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Roasted barley tea is a caffeine-free, roasted-grain-based infusion made from barley, which is popular in Japanese, Chinese, and Korean cuisine. It is also used as a caffeine-free coffee substitute in American cuisine. Barley water is a popular traditional soft drink in Britain.
Roasted barley tea is called mugicha (麦茶) in Japanese, dàmàichá (大麦茶) ormàichá (麦茶 or 麥茶) in Mandarin Chinese, and boricha (보리차) in Korean. While the tea is generally regarded as a cooling summer beverage in Japan, it is served year-round, hot in winter and cold in summer, in Korea. Originally, roasted barley seeds were stewed in hot water (this is still the method generally used in Korea), but tea bags containing ground barley became more popular during the early 1980s; this is now the norm in Japan. It can be found from many different distributors in vending machines all over Japan.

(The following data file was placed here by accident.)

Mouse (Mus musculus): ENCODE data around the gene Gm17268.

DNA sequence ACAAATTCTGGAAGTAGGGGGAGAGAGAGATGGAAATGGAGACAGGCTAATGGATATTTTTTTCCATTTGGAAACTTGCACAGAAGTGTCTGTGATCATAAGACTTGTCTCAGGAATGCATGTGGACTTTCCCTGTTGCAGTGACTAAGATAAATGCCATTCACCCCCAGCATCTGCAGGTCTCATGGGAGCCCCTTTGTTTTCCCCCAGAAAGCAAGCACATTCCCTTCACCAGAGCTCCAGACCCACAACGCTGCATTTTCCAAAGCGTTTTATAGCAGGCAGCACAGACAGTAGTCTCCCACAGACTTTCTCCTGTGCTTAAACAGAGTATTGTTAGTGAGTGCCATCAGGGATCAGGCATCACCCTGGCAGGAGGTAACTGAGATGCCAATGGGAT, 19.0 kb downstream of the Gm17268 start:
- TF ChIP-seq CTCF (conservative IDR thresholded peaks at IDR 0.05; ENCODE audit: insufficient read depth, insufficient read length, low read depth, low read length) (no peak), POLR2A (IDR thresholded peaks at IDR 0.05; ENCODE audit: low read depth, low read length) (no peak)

In Korea, roasted unhulled barley is used to prepare the tea. Often the barley is combined with oksusu cha (roasted corn), as the corn's sweetness offsets the slightly bitter flavor of the barley. A similar drink, made from roasted brown rice, is called hyeonmi cha or genmaicha (with green tea added).
Roasted barley tea, sold in ground form and sometimes combined with chicory or other ingredients, is also sold as a coffee substitute.